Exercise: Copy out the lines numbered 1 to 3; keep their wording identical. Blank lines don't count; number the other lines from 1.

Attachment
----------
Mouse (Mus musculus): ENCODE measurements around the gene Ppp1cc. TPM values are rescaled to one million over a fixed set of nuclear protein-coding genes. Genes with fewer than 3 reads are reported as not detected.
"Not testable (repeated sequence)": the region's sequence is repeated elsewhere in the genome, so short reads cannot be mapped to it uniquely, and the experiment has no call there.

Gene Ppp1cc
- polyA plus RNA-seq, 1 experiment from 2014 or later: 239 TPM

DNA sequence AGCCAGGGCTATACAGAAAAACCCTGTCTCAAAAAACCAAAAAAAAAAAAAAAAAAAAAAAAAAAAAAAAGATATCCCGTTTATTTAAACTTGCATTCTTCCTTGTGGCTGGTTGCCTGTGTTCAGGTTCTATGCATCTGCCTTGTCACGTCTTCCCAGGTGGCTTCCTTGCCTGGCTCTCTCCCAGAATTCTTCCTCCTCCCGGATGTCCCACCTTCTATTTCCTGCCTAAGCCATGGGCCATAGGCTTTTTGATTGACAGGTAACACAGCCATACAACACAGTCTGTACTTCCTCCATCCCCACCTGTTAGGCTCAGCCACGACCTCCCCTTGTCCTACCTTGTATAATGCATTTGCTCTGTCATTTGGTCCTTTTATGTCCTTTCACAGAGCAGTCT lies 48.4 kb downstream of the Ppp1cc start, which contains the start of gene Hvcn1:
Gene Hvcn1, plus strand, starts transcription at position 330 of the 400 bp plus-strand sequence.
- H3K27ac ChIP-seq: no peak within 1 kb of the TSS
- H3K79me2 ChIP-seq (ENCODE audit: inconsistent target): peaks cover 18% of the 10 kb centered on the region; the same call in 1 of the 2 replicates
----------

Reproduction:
Mouse (Mus musculus): ENCODE measurements around the gene Ppp1cc. TPM values are rescaled to one million over a fixed set of nuclear protein-coding genes. Genes with fewer than 3 reads are reported as not detected.
"Not testable (repeated sequence)": the region's sequence is repeated elsewhere in the genome, so short reads cannot be mapped to it uniquely, and the experiment has no call there.

Gene Ppp1cc